before, during, and after you make the ask.
The preparation I suggest can be broken down into three
parts, all of which involve compiling lists, in writing, so you
can review and refine them. The lists are
1. Any and all anticipated “what ifs” that may arise for your
ask
2. Responses you want to give to address each issue
3. Open-ended questions you will have ready to keep the
conversation alive when you may not be ready to give a
direct response

13

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14 | Winning Words for Raising Money

The “what ifs” on the first list are all the things you anticipate may happen or may be said. Here are some examples:
What if the donor, customer, or investor will only speak with you
on the telephone and you want the conversation in person?
What if the person chronically cancels?
What if, after you ask for money, the person or company cannot give you an answer, but you need some initial funds as
soon as possible?
The point of the “what if ” exercise is to be proactive before
you have the conversation; to think of all the things that can
occur and challenges that can arise. It flows directly into the
second part of the preparation: writing down the responses
you will give to the anticipated questions and issues. Let’s see
what responses you could give to our “what if ” examples:
“As part of our personal outreach at our nonprofit/company,
it is vitally important that we maintain strong connections
with our loyal supporters/customers. In-person meetings
are a priority for us.”
“We are all so busy; I can be as flexible as your schedule permits. Would meeting in person in two months be more
convenient?”
“We totally understand that important decisions take time. As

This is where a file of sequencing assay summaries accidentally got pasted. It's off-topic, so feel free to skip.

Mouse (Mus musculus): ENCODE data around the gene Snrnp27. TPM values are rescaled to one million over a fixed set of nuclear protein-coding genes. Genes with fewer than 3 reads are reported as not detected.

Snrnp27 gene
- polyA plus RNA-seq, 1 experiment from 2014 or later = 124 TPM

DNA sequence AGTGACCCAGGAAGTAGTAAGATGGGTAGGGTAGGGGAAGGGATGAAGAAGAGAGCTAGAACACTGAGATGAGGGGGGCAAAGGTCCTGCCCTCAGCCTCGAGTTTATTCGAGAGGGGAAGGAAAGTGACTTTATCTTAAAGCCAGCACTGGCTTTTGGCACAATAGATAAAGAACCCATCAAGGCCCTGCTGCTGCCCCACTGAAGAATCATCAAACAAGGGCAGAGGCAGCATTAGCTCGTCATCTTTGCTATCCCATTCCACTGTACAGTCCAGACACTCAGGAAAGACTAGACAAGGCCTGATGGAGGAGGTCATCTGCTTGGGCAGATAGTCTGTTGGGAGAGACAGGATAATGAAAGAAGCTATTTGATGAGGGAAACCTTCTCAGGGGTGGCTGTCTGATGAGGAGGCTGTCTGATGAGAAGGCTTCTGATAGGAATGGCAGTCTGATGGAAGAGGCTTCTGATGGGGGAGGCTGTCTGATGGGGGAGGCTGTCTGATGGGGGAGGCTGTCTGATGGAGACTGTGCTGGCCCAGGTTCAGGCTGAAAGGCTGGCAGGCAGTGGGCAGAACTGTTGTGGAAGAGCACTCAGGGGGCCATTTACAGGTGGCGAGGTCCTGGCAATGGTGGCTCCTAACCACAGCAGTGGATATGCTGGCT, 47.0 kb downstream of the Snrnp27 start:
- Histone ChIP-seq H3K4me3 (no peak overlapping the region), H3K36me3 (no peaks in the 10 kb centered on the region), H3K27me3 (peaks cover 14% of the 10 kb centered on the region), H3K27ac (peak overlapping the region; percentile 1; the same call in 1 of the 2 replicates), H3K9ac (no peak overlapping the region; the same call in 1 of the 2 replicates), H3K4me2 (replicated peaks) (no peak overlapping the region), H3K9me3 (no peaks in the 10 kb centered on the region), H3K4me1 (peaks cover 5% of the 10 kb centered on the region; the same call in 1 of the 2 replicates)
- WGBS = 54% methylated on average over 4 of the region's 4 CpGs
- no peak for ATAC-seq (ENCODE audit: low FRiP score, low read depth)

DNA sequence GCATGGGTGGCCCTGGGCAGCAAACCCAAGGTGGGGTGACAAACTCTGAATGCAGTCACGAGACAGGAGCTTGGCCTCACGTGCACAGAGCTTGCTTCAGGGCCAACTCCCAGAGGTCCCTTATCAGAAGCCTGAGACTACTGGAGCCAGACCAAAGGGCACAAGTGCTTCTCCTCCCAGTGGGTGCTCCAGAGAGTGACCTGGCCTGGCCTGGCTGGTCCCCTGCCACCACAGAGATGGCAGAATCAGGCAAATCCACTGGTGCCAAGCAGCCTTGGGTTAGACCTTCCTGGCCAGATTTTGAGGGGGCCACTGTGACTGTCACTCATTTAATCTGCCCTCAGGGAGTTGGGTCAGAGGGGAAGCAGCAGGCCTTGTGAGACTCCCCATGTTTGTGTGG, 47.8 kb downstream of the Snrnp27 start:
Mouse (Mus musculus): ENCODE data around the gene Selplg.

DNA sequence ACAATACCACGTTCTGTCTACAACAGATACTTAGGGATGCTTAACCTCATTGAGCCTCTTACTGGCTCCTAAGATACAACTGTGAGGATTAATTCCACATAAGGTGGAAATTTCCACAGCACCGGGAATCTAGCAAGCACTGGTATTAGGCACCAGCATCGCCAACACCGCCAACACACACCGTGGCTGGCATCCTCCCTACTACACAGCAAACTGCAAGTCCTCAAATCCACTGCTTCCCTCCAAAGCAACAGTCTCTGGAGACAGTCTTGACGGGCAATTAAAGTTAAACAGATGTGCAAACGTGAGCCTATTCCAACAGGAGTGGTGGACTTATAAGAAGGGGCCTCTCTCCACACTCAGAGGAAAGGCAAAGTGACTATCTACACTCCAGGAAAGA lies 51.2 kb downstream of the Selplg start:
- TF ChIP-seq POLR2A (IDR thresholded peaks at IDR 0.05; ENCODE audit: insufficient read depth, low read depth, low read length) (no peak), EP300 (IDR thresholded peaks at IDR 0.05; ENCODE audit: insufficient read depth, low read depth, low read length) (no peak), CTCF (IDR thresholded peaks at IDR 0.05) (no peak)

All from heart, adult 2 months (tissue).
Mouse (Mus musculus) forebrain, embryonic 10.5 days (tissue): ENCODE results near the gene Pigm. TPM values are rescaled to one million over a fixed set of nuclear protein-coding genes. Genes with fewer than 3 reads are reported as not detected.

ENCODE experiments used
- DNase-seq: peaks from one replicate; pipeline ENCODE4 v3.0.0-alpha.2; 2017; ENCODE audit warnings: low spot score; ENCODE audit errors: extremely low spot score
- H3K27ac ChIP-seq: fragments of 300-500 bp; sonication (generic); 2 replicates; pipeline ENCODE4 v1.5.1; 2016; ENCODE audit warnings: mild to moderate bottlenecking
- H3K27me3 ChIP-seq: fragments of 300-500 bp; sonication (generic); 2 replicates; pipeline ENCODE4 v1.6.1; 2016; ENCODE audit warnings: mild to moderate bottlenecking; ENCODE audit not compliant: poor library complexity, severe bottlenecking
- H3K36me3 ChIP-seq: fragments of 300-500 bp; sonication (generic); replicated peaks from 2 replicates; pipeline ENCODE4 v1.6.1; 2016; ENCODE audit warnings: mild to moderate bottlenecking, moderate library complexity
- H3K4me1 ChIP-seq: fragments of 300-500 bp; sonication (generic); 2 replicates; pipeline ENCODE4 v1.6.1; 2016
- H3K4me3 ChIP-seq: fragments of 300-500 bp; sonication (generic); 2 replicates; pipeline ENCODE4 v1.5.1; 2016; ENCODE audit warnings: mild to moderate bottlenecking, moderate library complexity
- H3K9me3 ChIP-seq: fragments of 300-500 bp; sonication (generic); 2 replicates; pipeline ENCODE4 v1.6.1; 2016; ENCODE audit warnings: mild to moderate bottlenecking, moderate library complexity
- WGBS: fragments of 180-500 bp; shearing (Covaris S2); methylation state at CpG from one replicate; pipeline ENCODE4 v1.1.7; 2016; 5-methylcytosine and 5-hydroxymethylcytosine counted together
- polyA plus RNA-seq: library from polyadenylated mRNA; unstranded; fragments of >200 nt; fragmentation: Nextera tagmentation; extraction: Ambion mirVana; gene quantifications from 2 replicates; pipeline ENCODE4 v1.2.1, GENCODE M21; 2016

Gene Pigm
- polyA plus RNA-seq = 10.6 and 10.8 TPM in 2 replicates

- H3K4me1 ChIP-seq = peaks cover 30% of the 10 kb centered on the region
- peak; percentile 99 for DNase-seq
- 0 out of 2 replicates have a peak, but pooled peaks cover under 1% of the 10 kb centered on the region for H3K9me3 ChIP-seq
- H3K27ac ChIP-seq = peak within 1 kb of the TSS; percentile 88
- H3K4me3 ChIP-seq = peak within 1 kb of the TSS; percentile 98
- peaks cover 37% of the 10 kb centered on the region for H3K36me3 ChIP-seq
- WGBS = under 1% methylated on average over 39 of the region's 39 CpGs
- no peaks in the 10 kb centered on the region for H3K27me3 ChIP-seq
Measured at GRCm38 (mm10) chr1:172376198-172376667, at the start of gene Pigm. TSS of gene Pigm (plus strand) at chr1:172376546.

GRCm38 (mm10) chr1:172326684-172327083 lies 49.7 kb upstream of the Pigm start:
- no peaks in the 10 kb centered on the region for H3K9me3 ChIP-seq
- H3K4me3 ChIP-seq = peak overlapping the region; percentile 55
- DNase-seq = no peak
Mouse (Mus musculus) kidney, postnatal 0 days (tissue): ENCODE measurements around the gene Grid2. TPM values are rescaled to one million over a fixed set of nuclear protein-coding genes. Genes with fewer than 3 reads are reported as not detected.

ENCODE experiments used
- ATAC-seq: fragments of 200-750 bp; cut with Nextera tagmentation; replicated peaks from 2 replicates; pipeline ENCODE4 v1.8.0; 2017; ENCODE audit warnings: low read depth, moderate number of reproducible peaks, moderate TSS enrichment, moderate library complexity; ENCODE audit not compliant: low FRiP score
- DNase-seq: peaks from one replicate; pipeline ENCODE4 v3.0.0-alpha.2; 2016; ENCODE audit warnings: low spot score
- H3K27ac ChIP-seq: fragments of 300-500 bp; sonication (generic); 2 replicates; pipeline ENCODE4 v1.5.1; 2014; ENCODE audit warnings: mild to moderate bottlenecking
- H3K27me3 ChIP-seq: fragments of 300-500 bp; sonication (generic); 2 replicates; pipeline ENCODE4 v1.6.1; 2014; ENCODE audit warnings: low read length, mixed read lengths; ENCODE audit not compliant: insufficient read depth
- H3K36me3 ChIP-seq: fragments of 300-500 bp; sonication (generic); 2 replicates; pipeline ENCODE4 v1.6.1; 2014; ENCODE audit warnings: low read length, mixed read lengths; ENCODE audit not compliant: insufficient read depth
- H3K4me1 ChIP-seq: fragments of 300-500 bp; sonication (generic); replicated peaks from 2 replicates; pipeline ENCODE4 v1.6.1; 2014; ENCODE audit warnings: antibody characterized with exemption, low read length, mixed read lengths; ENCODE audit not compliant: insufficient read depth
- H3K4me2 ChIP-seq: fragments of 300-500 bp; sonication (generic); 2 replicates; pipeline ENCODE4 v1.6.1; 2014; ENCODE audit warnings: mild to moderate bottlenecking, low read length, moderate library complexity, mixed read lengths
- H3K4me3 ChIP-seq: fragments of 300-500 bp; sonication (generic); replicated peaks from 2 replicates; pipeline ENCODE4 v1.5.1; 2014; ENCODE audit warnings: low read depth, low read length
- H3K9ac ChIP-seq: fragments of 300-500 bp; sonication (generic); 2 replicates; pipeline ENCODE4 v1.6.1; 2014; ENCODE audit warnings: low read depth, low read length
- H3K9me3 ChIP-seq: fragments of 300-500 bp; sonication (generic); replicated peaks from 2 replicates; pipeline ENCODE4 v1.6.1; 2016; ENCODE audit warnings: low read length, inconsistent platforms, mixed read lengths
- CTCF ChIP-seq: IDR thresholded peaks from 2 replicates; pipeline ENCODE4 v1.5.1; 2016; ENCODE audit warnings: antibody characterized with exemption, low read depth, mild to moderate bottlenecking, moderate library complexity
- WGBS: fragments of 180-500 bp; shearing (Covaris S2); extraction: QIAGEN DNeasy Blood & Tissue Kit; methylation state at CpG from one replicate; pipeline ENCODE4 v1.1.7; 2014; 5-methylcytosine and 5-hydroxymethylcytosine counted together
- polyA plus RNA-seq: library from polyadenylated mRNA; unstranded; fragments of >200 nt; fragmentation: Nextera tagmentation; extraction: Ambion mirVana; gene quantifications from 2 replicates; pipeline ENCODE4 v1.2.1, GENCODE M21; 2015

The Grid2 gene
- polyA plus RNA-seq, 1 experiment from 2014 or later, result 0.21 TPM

we have shared with you, for this project to be a success,
it must be up and running within two months. Can we
discuss the possibility of your company’s pledging the total
amount and giving us just an initial pledge payment now?”
The third part of preparation is to create open-ended
questions (those that cannot be answered with a simple yes

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Step Two: Prepare Your Conversation | 15

or no); these act as your safety net when you may not get the
exact response you wanted. I like to use open-ended questions
because they provide the breathing room needed to probe the
possible motives or concerns of the person considering
the request. Sometimes you cannot or do not want to give a
direct response but rather need more information first. Here
are some examples of open-ended questions:
“We appreciate that you cannot decide at this time. Can you
share with us: is it the amount or the timing?”
“Thank you for sharing with me that our request exceeds your
budget. If your company makes multiyear gifts, this may
give us an opportunity to discuss ways we can benefit each
other.”
“Yes, we have been speaking with other people, so your prospective investment will be joined with others. We would
be happy to share with you our pipeline for funding. Have
we assured you that your investment will not be the only
one dedicated to this project?”
As you begin this preparation exercise of writing down the
three lists, reflect back on all any and all communications you
have had in the past with the person or people you want to ask
for money. There are clues imbedded in these communications, in the content and tone of the words, the frequency of
their communication, and the mode of communication. (We
will delve into this topic in much greater depth in Chapter
Five.) For example, let’s say you have been working with a
wealthy donor who has given your organization a good gift,
but now you want to ask her for a larger, significant, meaningful, transformational gift. If it’s been your practice to call, and